Broken Heart: Can you really suffer from one?
The phrase sounds so tragic, yet so tender: "She's suffering from a broken heart." Are the words just an excuse for sympathy? Or can one really suffer physically from a romantic breakup?
UC Health cardiologist Imran Arif says a broken heart is a real condition. And it's more serious than a few melancholy months of mourning a lost love.
"Stress-induced cardiomyopathy, or broken-heart syndrome, is a known temporary heart condition that causes sudden chest pain and feels like a heart attack," he says, adding that stress and depression have been linked to heart disease and that sudden emotional stress or bad news has been linked to sudden cardiac death as well.
Arif says the symptoms of broken-heart syndrome may be brought on by the heart's reaction to a surge of stress hormones, and as a result, part of the heart temporarily enlarges.
First described medically in 1991 by Japanese doctors, the condition was originally called takotsubo cardiomyopathy, he explains. Takotsubo is a type of pot used by Japanese fishermen to capture octopuses. When doctors take X-ray images of a person who experiences broken heart syndrome, part of his or her heart resembles such a pot.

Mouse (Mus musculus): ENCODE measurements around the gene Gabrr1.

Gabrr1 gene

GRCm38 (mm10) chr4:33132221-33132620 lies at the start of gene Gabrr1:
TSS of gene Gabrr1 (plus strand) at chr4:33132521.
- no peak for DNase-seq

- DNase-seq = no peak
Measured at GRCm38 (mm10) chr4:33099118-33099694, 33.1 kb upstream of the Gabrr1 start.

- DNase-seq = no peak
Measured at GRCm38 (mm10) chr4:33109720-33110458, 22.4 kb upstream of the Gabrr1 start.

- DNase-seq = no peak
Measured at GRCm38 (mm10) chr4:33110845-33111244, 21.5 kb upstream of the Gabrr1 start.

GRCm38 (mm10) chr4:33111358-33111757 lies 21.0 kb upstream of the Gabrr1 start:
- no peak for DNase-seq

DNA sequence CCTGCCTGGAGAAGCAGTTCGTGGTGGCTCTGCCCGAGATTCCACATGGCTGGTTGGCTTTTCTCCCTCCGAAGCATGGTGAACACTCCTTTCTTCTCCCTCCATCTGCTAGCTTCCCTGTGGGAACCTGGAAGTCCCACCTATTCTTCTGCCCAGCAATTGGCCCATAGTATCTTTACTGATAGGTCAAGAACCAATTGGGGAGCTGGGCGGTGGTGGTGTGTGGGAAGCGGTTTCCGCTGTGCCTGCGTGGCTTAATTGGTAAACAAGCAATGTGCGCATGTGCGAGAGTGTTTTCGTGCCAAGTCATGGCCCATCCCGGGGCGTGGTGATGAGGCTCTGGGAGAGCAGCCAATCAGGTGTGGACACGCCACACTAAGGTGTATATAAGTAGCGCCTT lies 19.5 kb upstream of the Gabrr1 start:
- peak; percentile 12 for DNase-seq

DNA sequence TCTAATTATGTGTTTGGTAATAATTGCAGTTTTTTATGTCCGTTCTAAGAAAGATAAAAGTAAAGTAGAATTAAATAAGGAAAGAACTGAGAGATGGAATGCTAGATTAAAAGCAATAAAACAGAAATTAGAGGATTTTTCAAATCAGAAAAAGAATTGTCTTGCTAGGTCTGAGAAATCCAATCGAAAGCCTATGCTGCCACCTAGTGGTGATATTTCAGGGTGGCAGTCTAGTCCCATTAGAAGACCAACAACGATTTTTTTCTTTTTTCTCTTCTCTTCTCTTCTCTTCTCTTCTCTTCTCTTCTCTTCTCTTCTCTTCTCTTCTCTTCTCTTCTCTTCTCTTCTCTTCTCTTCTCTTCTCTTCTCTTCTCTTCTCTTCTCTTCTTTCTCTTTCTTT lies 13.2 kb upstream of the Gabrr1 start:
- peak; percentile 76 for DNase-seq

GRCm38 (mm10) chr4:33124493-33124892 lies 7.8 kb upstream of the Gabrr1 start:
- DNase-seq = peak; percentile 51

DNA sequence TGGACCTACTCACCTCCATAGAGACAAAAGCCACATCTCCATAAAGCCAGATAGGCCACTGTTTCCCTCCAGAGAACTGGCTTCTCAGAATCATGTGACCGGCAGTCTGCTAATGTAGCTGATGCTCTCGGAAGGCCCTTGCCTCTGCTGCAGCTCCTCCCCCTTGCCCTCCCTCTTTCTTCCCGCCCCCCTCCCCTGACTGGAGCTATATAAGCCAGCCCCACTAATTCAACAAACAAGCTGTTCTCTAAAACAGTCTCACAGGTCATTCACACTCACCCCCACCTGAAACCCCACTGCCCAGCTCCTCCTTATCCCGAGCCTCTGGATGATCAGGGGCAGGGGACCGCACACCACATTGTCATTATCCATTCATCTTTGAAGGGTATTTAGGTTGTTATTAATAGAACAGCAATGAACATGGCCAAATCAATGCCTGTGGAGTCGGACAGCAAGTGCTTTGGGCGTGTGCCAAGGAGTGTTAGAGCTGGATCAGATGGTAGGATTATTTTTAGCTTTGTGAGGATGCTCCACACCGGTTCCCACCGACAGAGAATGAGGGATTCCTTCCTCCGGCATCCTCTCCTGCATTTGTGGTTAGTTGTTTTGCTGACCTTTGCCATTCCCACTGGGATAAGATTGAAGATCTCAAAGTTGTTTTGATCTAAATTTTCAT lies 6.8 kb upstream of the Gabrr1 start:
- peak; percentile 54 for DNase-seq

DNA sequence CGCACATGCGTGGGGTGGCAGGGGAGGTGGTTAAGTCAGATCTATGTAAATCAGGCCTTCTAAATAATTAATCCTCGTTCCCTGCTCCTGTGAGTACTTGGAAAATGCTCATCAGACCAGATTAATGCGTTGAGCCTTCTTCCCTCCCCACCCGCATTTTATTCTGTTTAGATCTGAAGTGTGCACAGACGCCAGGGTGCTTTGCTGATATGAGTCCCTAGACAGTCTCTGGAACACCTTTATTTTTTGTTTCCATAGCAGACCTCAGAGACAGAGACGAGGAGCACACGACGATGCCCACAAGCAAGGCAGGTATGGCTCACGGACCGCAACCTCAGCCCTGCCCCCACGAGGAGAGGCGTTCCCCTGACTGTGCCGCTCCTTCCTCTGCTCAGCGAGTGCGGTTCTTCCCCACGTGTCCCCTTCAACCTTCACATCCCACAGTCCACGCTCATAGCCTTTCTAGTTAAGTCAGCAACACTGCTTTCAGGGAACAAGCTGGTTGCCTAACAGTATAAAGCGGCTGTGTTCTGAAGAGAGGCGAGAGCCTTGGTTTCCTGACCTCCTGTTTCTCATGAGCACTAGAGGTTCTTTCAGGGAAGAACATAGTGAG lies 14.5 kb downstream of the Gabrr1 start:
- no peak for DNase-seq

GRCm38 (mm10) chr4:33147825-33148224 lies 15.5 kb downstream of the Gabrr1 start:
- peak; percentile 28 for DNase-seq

Arif says broken-heart syndrome is treatable, usually requiring a few weeks to recover.
"In a conventional heart attack, an obstructed artery prevents oxygenated blood from reaching the heart muscle, resulting in the rapid death of tissue and potentially permanently damaging cardiac function," he says. "However, the heart muscle in broken-heart syndrome is simply stunned in the adrenaline surge. Little tissue is lost."
But he warns that "temporary" does not mean that there is no need to seek treatment quickly.
"If you feel like you are having a heart attack, regardless of the cause, call 911 immediately," he says. "There are a small number of cases of broken-heart syndrome, but it's really important to learn how to recognize them and receive appropriate treatment as soon as possible."
Doctors do not yet understand the mechanism that causes broken-heart syndrome. Furthermore, there are neither any recognized ways to identify people who might be susceptible to the condition nor strategies that patients might adopt to reduce their risk.
In the meantime, hold on tight to Mr. Right, and if he's Mr. Wrong, get rid of him early. Your heart will thank you for it.